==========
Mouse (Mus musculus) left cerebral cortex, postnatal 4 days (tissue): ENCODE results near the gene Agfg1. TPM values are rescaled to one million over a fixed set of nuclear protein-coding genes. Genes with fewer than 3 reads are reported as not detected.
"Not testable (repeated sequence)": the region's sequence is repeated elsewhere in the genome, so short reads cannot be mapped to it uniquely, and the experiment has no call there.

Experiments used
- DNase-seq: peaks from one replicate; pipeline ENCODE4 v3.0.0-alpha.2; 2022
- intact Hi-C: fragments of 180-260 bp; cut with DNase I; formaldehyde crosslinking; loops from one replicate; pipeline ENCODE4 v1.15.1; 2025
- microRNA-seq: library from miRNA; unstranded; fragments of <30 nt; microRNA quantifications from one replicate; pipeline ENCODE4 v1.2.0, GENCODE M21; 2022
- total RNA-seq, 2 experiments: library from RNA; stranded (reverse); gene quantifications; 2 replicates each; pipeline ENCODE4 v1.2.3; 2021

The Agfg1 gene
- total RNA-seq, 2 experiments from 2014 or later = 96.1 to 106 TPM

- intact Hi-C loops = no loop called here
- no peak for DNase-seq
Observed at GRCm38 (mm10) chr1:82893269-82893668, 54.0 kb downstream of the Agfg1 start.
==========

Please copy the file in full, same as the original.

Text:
Mouse (Mus musculus) left cerebral cortex, postnatal 4 days (tissue): ENCODE results near the gene Agfg1. TPM values are rescaled to one million over a fixed set of nuclear protein-coding genes. Genes with fewer than 3 reads are reported as not detected.
"Not testable (repeated sequence)": the region's sequence is repeated elsewhere in the genome, so short reads cannot be mapped to it uniquely, and the experiment has no call there.

Experiments used
- DNase-seq: peaks from one replicate; pipeline ENCODE4 v3.0.0-alpha.2; 2022
- intact Hi-C: fragments of 180-260 bp; cut with DNase I; formaldehyde crosslinking; loops from one replicate; pipeline ENCODE4 v1.15.1; 2025
- microRNA-seq: library from miRNA; unstranded; fragments of <30 nt; microRNA quantifications from one replicate; pipeline ENCODE4 v1.2.0, GENCODE M21; 2022
- total RNA-seq, 2 experiments: library from RNA; stranded (reverse); gene quantifications; 2 replicates each; pipeline ENCODE4 v1.2.3; 2021

The Agfg1 gene
- total RNA-seq, 2 experiments from 2014 or later = 96.1 to 106 TPM

- intact Hi-C loops = no loop called here
- no peak for DNase-seq
Observed at GRCm38 (mm10) chr1:82893269-82893668, 54.0 kb downstream of the Agfg1 start.